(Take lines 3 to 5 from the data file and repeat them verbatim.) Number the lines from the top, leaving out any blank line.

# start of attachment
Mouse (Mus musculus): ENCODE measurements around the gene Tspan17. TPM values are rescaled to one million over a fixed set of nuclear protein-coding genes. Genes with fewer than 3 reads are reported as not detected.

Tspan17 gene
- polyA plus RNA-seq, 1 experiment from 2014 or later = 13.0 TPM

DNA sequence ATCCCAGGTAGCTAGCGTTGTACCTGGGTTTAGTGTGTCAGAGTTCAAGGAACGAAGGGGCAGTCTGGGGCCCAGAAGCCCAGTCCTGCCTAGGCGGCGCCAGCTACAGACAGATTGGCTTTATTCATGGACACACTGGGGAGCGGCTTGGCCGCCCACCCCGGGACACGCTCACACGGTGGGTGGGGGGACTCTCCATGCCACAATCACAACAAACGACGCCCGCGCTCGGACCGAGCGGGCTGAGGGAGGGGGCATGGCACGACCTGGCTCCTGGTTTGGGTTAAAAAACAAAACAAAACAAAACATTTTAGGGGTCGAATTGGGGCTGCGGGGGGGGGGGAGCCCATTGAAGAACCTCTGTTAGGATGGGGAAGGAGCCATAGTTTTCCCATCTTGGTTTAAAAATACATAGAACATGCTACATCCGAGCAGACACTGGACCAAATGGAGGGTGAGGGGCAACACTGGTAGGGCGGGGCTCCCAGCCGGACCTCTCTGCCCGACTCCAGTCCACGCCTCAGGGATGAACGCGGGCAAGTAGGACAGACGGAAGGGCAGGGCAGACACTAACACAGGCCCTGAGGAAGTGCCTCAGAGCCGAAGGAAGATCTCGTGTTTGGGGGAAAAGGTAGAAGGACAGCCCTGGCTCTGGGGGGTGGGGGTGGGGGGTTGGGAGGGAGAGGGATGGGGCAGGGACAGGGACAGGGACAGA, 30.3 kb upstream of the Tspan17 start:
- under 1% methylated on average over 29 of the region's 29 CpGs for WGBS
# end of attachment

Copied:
- polyA plus RNA-seq, 1 experiment from 2014 or later = 13.0 TPM

DNA sequence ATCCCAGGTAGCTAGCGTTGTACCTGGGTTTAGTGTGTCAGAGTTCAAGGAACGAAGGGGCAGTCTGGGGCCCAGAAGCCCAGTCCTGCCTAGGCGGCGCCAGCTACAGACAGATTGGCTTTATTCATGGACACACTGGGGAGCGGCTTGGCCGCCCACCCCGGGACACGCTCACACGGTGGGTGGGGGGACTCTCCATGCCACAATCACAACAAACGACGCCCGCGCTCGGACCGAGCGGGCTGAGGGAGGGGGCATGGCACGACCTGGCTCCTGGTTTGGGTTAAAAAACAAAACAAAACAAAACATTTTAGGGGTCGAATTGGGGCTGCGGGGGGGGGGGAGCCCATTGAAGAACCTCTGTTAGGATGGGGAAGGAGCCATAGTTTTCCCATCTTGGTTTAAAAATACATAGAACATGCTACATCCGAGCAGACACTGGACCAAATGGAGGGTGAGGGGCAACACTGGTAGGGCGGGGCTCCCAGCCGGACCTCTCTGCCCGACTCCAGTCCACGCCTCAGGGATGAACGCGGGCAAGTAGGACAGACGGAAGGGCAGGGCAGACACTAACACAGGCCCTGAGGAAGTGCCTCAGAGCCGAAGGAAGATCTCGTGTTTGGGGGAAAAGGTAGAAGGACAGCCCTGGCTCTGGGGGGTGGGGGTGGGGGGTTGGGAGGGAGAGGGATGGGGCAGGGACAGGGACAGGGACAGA, 30.3 kb upstream of the Tspan17 start:
- under 1% methylated on average over 29 of the region's 29 CpGs for WGBS